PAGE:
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Origins and immunopathogenesis of autoimmune central nervous system disorders.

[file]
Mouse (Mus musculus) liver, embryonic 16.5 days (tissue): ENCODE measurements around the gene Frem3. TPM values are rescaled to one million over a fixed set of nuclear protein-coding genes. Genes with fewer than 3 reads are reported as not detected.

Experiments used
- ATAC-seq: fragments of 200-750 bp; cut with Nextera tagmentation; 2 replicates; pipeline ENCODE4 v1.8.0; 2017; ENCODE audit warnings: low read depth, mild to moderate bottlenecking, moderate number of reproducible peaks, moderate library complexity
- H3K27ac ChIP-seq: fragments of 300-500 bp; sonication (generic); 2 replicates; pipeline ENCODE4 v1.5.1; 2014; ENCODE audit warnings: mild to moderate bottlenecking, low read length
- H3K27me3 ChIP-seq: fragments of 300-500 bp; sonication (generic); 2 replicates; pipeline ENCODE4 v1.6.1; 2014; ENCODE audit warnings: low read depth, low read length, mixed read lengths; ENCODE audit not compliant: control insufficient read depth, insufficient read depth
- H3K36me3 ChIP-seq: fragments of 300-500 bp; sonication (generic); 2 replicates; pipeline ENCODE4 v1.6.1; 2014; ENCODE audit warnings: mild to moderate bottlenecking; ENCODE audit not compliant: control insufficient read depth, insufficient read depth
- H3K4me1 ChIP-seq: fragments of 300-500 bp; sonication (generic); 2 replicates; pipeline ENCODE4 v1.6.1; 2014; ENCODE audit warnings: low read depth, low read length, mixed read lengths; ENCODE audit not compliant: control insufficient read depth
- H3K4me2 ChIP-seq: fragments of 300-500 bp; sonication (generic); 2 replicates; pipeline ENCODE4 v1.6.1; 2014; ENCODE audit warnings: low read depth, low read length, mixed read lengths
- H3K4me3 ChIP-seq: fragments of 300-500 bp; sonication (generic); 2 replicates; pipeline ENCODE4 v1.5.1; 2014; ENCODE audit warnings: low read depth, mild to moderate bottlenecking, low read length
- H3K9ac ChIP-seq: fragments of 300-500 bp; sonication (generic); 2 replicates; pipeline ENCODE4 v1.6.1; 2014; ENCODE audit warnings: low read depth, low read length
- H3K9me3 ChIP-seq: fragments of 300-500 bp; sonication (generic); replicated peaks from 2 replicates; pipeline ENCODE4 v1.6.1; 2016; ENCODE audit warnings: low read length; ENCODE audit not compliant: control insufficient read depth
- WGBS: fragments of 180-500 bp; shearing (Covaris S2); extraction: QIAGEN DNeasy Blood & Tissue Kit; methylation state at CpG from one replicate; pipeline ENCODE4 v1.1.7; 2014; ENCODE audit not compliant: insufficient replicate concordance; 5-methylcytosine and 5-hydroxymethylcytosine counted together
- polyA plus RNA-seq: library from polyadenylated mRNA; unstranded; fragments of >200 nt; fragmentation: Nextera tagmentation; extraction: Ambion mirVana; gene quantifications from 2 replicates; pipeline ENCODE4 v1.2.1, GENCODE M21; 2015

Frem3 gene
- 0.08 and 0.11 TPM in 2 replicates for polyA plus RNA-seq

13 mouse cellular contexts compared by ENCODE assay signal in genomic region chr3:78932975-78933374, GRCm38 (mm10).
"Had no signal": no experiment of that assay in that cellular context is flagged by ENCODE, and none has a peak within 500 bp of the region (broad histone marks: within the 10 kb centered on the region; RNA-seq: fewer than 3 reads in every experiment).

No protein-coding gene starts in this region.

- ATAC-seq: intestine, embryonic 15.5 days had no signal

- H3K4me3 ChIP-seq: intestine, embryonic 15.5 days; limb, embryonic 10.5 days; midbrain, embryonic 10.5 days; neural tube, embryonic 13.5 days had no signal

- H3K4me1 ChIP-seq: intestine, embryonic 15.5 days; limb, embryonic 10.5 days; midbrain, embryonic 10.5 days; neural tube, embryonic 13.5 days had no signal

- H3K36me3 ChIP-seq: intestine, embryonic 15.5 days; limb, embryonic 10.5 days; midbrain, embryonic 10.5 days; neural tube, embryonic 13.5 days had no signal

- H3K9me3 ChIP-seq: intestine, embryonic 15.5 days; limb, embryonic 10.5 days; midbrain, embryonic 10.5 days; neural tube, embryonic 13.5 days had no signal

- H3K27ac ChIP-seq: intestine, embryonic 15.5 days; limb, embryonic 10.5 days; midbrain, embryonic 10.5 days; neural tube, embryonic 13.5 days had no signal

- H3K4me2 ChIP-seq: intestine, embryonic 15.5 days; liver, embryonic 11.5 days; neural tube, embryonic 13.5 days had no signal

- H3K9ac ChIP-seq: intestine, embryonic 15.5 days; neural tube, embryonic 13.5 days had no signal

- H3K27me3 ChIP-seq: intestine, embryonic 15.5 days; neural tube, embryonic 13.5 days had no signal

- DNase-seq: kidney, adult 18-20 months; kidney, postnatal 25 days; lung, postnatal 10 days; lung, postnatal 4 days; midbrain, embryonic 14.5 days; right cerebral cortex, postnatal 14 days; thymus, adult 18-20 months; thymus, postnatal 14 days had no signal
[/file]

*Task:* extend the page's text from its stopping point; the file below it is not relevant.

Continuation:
The field of autoimmune neurology is rapidly evolving, and recent discoveries have advanced our understanding of disease aetiologies. In this article, we review the key pathogenic mechanisms underlying the development of CNS autoimmunity. First, we review non-modifiable risk factors, such as age, sex and ethnicity, as well as genetic factors such as monogenic variants, common variants in vulnerability genes and emerging HLA associations. Second, we highlight how interactions between environmental factors and epigenetics can modify disease onset and severity. Third, we review possible disease mechanisms underlying triggers that are associated with the loss of immune tolerance with consequent recognition of self-antigens; these triggers include infections, tumours and immune-checkpoint inhibitor therapies. Fourth, we outline how advances in our understanding of the anatomy of lymphatic drainage and neuroimmune interfaces are challenging long-held notions of CNS immune privilege, with direct relevance to CNS autoimmunity, and how disruption of B cell and T cell tolerance and the passage of immune cells between the peripheral and intrathecal compartments have key roles in initiating disease activity. Last, we consider novel therapeutic approaches based on our knowledge of the immunopathogenesis of autoimmune CNS disorders.

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